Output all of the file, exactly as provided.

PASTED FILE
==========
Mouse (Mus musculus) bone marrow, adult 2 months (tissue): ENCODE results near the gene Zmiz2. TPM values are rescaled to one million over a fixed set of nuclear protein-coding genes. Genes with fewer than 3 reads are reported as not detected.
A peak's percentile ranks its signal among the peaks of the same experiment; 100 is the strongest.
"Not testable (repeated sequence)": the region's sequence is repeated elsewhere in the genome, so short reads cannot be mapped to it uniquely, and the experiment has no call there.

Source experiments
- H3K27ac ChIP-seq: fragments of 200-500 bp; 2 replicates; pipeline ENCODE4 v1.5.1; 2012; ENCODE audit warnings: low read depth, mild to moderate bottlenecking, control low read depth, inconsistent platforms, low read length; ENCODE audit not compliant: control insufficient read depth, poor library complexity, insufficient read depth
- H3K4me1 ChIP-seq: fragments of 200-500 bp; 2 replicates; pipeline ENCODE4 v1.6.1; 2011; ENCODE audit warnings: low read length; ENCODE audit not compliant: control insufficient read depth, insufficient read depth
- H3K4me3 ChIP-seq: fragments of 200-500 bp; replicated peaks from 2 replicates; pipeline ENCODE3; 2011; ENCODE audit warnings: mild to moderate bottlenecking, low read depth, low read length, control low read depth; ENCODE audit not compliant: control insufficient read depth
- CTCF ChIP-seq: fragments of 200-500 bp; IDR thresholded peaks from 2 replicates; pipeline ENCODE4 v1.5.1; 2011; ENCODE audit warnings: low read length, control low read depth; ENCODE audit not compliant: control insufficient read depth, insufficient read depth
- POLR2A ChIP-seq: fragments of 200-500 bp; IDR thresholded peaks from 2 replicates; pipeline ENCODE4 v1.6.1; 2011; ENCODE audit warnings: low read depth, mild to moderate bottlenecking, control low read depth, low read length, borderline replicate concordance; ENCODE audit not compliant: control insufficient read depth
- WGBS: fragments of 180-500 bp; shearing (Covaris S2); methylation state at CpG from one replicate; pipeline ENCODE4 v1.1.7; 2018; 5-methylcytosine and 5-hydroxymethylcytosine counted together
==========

Mouse (Mus musculus) bone marrow, adult 2 months (tissue): ENCODE results near the gene Zmiz2. TPM values are rescaled to one million over a fixed set of nuclear protein-coding genes. Genes with fewer than 3 reads are reported as not detected.
A peak's percentile ranks its signal among the peaks of the same experiment; 100 is the strongest.
"Not testable (repeated sequence)": the region's sequence is repeated elsewhere in the genome, so short reads cannot be mapped to it uniquely, and the experiment has no call there.

Source experiments
- H3K27ac ChIP-seq: fragments of 200-500 bp; 2 replicates; pipeline ENCODE4 v1.5.1; 2012; ENCODE audit warnings: low read depth, mild to moderate bottlenecking, control low read depth, inconsistent platforms, low read length; ENCODE audit not compliant: control insufficient read depth, poor library complexity, insufficient read depth
- H3K4me1 ChIP-seq: fragments of 200-500 bp; 2 replicates; pipeline ENCODE4 v1.6.1; 2011; ENCODE audit warnings: low read length; ENCODE audit not compliant: control insufficient read depth, insufficient read depth
- H3K4me3 ChIP-seq: fragments of 200-500 bp; replicated peaks from 2 replicates; pipeline ENCODE3; 2011; ENCODE audit warnings: mild to moderate bottlenecking, low read depth, low read length, control low read depth; ENCODE audit not compliant: control insufficient read depth
- CTCF ChIP-seq: fragments of 200-500 bp; IDR thresholded peaks from 2 replicates; pipeline ENCODE4 v1.5.1; 2011; ENCODE audit warnings: low read length, control low read depth; ENCODE audit not compliant: control insufficient read depth, insufficient read depth
- POLR2A ChIP-seq: fragments of 200-500 bp; IDR thresholded peaks from 2 replicates; pipeline ENCODE4 v1.6.1; 2011; ENCODE audit warnings: low read depth, mild to moderate bottlenecking, control low read depth, low read length, borderline replicate concordance; ENCODE audit not compliant: control insufficient read depth
- WGBS: fragments of 180-500 bp; shearing (Covaris S2); methylation state at CpG from one replicate; pipeline ENCODE4 v1.1.7; 2018; 5-methylcytosine and 5-hydroxymethylcytosine counted together